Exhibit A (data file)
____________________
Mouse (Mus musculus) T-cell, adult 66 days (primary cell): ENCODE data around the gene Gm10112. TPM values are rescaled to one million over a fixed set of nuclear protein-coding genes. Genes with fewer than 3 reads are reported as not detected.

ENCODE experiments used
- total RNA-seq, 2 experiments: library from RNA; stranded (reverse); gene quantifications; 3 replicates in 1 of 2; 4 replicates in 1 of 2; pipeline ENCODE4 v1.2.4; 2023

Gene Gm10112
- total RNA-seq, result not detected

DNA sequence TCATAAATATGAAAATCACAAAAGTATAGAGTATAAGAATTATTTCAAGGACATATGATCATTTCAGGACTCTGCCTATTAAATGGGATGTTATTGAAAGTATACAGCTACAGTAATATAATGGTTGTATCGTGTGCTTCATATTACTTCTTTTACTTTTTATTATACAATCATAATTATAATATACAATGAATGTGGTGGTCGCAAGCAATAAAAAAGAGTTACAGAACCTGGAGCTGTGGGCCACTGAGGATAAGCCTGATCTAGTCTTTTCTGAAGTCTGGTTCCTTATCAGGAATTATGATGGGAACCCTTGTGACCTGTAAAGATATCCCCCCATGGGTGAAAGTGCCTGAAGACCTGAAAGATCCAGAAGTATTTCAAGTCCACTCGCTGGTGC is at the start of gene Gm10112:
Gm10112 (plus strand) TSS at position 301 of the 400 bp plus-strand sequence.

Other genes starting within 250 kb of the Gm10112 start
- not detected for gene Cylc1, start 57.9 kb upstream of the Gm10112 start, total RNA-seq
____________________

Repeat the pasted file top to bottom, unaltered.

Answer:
Mouse (Mus musculus) T-cell, adult 66 days (primary cell): ENCODE data around the gene Gm10112. TPM values are rescaled to one million over a fixed set of nuclear protein-coding genes. Genes with fewer than 3 reads are reported as not detected.

ENCODE experiments used
- total RNA-seq, 2 experiments: library from RNA; stranded (reverse); gene quantifications; 3 replicates in 1 of 2; 4 replicates in 1 of 2; pipeline ENCODE4 v1.2.4; 2023

Gene Gm10112
- total RNA-seq, result not detected

DNA sequence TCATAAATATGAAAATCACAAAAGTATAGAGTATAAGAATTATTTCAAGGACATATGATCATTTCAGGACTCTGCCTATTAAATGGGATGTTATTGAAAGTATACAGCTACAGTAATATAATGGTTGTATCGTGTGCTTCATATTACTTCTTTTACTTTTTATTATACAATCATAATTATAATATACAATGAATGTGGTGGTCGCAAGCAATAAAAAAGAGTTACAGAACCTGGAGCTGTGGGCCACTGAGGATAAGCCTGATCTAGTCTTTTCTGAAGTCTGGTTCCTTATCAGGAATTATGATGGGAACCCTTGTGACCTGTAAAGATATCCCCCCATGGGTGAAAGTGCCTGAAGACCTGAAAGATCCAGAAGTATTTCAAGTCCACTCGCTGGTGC is at the start of gene Gm10112:
Gm10112 (plus strand) TSS at position 301 of the 400 bp plus-strand sequence.

Other genes starting within 250 kb of the Gm10112 start
- not detected for gene Cylc1, start 57.9 kb upstream of the Gm10112 start, total RNA-seq